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Cisco's Optimism Is Infectious

CEO Chambers is comfortable with first-quarter numbers.

Cisco Systems

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has stepped up and given technology investors reason to celebrate.

On Wednesday, Cisco Chief Executive John Chambers said he was comfortable with analysts' estimates for first-quarter sales and earnings. Chambers tends to be eternally optimistic, but for the networking sector, where billions of dollars of market capitalization has been erased in the last year, his comments couldn't have come at a better time.

Wall Street expects Cisco to earn 2 cents a share in the first quarter on revenue of $4.16 billion. Shares of Cisco rose $2.41, or 21%, to $13.89 following the news.

The entire sector responded by moving higher.


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were all up more than 20%.

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was up 9% to $6.33.

One advantage Cisco has is timing. The company's first fiscal quarter ends Oct. 27, giving the company some time to rebound from the economic slowdown that was exacerbated by the terrorist attacks in New York and Washington on Sept. 11. Cisco plans to report the quarterly results on Nov. 5.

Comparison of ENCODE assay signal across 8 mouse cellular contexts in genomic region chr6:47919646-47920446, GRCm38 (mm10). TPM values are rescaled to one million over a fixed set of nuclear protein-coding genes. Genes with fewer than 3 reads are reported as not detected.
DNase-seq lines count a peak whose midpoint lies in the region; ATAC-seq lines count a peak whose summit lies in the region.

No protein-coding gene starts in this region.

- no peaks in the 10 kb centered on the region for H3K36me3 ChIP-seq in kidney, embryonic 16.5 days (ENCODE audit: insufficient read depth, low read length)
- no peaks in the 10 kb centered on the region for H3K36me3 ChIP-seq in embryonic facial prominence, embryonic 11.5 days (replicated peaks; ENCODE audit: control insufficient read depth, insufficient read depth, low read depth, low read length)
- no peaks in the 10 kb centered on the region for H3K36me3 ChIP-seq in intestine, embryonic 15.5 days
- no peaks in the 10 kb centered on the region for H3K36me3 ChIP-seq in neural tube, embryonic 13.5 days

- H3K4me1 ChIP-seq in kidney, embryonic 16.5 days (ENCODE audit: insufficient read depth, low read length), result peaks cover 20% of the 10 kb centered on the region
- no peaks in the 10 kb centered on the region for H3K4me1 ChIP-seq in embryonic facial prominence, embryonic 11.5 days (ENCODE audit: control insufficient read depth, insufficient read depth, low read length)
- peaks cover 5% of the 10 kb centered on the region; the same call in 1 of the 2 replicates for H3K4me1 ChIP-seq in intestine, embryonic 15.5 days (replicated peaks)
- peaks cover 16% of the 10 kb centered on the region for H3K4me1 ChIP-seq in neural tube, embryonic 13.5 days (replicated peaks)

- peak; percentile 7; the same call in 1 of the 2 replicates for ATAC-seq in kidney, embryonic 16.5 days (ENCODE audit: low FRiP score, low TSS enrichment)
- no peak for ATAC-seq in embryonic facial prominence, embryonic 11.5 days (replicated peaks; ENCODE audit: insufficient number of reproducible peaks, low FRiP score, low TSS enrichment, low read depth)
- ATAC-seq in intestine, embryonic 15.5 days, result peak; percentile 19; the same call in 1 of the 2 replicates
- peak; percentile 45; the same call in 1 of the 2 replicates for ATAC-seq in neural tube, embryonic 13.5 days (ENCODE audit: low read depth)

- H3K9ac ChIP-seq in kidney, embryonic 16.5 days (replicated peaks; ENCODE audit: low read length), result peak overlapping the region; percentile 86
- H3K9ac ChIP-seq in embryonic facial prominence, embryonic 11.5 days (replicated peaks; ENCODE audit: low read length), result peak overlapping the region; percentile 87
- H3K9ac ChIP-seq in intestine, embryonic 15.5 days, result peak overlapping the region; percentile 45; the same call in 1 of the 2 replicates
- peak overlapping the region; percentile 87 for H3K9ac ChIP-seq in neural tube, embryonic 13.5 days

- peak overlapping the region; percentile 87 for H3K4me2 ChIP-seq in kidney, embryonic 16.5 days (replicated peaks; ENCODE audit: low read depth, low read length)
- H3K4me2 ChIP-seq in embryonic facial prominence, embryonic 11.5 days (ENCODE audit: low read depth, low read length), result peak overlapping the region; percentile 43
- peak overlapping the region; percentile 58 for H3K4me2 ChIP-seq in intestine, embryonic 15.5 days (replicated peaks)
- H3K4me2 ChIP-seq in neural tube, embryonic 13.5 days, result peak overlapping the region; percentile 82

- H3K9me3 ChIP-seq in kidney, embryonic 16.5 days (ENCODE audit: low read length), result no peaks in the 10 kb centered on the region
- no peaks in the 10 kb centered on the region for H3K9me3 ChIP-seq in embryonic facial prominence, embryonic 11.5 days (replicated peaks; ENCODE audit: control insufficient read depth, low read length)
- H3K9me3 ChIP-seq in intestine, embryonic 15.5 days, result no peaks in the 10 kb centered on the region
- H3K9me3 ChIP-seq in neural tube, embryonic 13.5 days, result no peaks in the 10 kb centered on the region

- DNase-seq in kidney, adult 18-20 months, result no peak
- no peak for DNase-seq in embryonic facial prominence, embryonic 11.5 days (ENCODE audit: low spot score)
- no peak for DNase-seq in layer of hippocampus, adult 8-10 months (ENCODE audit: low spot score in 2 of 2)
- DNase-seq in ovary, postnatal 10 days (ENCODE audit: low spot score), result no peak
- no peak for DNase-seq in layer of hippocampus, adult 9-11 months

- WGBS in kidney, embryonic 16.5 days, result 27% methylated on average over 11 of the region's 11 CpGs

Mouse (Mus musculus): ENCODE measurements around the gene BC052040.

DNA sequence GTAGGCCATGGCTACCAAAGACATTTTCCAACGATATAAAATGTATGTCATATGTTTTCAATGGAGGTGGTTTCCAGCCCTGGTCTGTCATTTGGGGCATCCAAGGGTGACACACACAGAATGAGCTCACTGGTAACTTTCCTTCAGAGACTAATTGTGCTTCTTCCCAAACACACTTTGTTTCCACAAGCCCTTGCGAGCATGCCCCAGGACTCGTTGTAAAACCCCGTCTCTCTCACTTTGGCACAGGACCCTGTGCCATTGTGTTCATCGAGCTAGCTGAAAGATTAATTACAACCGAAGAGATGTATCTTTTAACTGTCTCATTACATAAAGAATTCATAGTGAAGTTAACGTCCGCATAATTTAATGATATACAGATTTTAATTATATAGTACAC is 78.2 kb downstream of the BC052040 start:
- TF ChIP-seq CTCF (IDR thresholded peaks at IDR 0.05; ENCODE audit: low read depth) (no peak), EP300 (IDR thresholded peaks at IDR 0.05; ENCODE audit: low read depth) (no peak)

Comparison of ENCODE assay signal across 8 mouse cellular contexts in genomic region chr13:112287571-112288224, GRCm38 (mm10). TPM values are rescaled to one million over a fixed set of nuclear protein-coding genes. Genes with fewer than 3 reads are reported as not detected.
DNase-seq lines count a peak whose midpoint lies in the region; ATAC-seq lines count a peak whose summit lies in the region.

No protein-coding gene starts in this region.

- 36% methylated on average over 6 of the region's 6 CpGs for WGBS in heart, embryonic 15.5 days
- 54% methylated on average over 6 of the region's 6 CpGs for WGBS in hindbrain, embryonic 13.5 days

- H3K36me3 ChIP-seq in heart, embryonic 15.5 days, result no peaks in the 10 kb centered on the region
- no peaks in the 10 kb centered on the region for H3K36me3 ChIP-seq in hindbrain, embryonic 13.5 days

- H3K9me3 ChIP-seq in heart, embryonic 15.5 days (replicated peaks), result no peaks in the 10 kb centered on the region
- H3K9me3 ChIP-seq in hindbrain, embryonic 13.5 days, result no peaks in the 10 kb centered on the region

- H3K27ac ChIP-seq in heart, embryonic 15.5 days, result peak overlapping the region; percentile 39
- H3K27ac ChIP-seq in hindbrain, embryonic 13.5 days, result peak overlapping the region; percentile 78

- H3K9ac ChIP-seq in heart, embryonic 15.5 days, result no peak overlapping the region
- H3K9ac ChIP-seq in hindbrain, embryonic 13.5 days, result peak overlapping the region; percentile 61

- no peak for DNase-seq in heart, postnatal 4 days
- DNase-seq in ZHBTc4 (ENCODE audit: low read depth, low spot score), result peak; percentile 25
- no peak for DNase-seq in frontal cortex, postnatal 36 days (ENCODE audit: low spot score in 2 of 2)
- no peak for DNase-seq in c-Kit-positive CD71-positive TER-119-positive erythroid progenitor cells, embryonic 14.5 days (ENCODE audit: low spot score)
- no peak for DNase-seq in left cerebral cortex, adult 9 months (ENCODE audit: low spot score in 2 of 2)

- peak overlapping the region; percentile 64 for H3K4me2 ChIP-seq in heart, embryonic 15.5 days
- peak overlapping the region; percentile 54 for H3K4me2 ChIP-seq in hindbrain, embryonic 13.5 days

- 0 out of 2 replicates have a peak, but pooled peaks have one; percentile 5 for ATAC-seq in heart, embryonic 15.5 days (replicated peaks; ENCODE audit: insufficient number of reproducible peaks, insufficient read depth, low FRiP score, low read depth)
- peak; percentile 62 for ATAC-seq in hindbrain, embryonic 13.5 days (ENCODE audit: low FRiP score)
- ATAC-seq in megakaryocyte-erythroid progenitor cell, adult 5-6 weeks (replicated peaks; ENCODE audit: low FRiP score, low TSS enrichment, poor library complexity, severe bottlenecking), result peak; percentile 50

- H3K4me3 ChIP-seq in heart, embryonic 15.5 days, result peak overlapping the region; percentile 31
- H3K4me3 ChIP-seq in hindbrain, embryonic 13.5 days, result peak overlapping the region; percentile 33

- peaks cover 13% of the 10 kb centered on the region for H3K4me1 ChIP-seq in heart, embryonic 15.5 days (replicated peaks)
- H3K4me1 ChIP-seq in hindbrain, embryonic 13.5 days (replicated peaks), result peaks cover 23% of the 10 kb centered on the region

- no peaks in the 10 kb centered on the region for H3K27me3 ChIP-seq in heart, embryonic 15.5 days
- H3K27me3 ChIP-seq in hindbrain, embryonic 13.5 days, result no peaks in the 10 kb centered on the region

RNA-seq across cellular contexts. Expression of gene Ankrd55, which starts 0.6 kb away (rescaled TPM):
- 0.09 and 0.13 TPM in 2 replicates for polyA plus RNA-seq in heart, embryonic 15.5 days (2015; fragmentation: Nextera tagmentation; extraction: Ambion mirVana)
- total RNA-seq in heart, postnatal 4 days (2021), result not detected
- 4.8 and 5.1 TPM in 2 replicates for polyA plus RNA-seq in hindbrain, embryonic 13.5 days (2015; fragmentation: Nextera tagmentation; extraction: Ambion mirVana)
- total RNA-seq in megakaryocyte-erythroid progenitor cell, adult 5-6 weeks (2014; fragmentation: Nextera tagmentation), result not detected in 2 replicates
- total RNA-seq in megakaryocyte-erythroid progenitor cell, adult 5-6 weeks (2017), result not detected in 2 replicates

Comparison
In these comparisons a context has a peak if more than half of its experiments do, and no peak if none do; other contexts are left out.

The company already tried in recent weeks to get the market moving again. In September, taking advantage of

buyback restrictions that were eased in the aftermath of the World Trade Center disaster, Cisco's board cleared the buyback of as much as $3 billion worth of stock over two years.

For the fourth quarter, the company posted earnings that fell 86% from the year-earlier period on a 25% drop in sales, owing to the telecom industry's well-documented slowdown in equipment spending. At the time, Cisco declined to offer an income projection for the first quarter or fiscal 2002. The company did say first-quarter sales could drop as much as 5% from the top line of $4.30 billion in the fourth quarter. Even if the company meets analysts' first-quarter targets, the numbers would still mark a mammoth decline from the same period a year ago, when sales totaled $6.52 billion and earnings came in at 18 cents a share.

Cisco's projection took some of the sting out of recent bad news from others. Tuesday,



forecast a

third-quarter loss of $3.6 billion and pushed CEO John Roth out the door. The Brampton, Ont., company also projected sales for the quarter of $3.5 billion and said it would cut its total workforce to about 45,000 from the current level of less than 60,000. In France,



set plans to terminate more than 3,000 jobs in response to the deteriorating undersea network market and the slowdown in the optical fiber arena.

Not to be left out, Nortel was climbing 6.8% to $5.65, and Alcatel traded up 3.3% to $11.70.